the experience you get from living in Boston depends on where in Boston you live. growing up, I lived in Roxbury, Mattapan, Allston, and Somerville and these places were all incredibly different. sounds like you're surrounded by undergrads. have you tried hanging out in Cambridge? it's a bit more diverse and has an "older" feel to it (or at the very least, the undergrads there seem to be a bit more mature than most of the undergrads in Boston). try out different clubs and bars (it doesn't sound like you'd like the Fenway area much, so don't bother with those clubs). try out different museums and activities. I lived in Boston for 23 years and regret not doing a lot of things. don't give up on Boston yet!
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Old 11-11-2007, 01:53 PM
 
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Thanks all for your feedback. It's funny how everyone focuses on the race part. That was only a passing observation, not a defining trait of my liking of or disliking of Boston.

To answer your questions - by "big red line" I don't mean the subway - I mean the Freedom Trail. I've been all over Boston - I spend most of my time in Harvard Square for work, but live in Brighton. I live with and am surrounded by first generation Irish immigrants - not really immersed in a college area, though BC is close. More likely to hear an Irish accent in the bars than a Boston accent. So I can appreciate this unique culture being in the U.S., but they're not really any different than most Americans I've spent time with. They just have cooler accents. I've spent significant time on the South side, Allston, all over downtown, all over Cambridge, dabbled in Somerville, done the museums, the tourist attractions... I don't know, it's not a big city. It doesn't take long to check out. I know locals are very defensive of their hometown, and I don't mean to be down on it. I can appreciate what it is, just nothing really exciting to me.
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Old 11-11-2007, 02:21 PM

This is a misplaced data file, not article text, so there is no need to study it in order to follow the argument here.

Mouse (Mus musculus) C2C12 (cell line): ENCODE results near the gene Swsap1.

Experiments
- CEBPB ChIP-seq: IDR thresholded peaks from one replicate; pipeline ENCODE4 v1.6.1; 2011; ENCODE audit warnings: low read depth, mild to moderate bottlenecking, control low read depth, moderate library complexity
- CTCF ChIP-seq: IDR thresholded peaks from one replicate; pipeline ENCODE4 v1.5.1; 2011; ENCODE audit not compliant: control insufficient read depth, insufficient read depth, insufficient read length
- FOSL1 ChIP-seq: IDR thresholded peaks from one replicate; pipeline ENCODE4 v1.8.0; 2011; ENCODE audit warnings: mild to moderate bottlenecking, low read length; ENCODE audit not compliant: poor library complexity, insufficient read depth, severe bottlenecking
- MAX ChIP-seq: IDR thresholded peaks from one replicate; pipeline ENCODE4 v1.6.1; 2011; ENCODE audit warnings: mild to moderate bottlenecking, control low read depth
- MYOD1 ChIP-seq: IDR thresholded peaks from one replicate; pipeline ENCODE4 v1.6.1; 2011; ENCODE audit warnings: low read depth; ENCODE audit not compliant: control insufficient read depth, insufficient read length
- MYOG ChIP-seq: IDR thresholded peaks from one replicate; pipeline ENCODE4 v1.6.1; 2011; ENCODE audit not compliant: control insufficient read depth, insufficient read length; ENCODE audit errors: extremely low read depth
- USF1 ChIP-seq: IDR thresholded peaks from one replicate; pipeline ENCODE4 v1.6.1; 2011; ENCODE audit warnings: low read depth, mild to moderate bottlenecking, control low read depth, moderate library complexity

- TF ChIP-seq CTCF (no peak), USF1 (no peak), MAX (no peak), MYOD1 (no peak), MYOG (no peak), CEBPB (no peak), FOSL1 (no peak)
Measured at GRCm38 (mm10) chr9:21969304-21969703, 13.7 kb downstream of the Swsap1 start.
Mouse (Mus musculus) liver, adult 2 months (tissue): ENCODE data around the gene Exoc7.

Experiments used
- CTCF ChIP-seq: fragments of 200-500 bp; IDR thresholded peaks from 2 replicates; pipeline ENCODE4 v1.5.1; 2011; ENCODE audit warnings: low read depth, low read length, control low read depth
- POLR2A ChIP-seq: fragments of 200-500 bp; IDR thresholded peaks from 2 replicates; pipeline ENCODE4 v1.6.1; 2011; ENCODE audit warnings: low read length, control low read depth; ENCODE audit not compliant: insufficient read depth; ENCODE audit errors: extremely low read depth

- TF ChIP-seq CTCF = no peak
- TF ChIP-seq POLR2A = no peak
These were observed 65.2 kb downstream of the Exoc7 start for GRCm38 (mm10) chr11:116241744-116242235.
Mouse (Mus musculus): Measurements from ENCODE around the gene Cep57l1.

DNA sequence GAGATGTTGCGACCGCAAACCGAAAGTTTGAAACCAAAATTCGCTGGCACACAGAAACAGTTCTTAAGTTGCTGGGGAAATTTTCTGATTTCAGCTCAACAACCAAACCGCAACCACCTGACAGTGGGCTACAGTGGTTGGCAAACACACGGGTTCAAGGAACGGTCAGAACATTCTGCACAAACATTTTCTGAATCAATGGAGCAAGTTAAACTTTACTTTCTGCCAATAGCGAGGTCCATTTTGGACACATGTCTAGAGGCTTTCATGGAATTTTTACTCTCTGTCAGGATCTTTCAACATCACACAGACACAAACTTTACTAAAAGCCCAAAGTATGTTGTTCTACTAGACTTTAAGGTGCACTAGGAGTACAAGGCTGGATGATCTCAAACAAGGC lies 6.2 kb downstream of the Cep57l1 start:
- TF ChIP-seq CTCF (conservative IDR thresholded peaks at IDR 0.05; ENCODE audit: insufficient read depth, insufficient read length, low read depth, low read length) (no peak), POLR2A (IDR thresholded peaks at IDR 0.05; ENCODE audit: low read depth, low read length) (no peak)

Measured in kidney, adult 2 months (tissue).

Location: Chicago
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people may be focusing on the race part because you mentioned the culture being very "white bread"

the Freedom Trail is even more restrictive than the red line. I still find it a bit hard to believe you checked out all Boston has to offer in 3 months, unless you are only checking out very specific things. if you are surrounded by 1st gen Irish Americans, maybe that could explain the "extremely provincial and small-minded, not really engaged on the global platform, and rather insecure about their place in the world" feeling you are getting (it's not just the Irish. most immigrants feel this way, especially 1st generation).

Don't just skim through the various neighborhoods (slightly OT, but exactly where is the South side? I've never heard that term used in Boston, unless you mean either the South Shore, South Boston, or the South End). If you went to one museum every Saturday for 3 months, you still wouldn't have seen all the museums Boston has to offer. if you went to one club every Saturday for 3 months, you still wouldn't have seen all the clubs FENWAY has to offer. if you spent 90 days going to indie music clubs, bars, independent plays, architecture tours, parks, 4 star restaurants, book readings, and local stores, you still wouldn't have seen all that Boston has to offer. Boston is small compared to other cities, but depending on your tastes, you should be able to find something amusing to do after 3 months.

sorry, I am an overzealous (former) local, but I would just say, give Boston a chance. I know it's getting close to winter, so it seems like there's less to do, but try experimenting with different things outside your norm. If you usually don't go to museums, try going to one or two down in Boston; if you usually don't go to clubs, try going to one in the Fenway or Cambridge. what type of things are you looking for, maybe folks here can point you in the right direction.

Part of the joy and excitement of moving to a new city is all the exploring you can do. Try hanging out in Dorchester (don't be scared away by it! lots of cool places in Dottie too!), or Brookline, or Somerville. if you still dislike Boston after a while, at least if you decide to move, you won't regret not doing something or going somewhere (after moving to Chicago, I regret not doing a lot of things in Boston)
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Old 11-11-2007, 03:58 PM
 
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Thanks eevee! I appreciate the "zealous" perspective. I know how much people love Boston, so I'm not giving up on it yet. That's why I wrote - I couldn't figure out what I was missing. Obviously, I haven't done EVERYTHING. But after a while, a club is a club, a museum is a museum (especially having the Smithsonian complex out your back door for so long). I've gone to quite a few theatre shows and indie cinema flicks, spent time at the Head of the Charles (which was awesome) and in the parks. It's all fine. Oh - and I did mean South End. Get my terms confused. And, on the up side, I don't think I've ever experienced a big city with so many friendly people - on the T, behind cash registers, etc... It's like small town charm meets big city amenities. It's a very pleasant place to live - except the taxi drivers.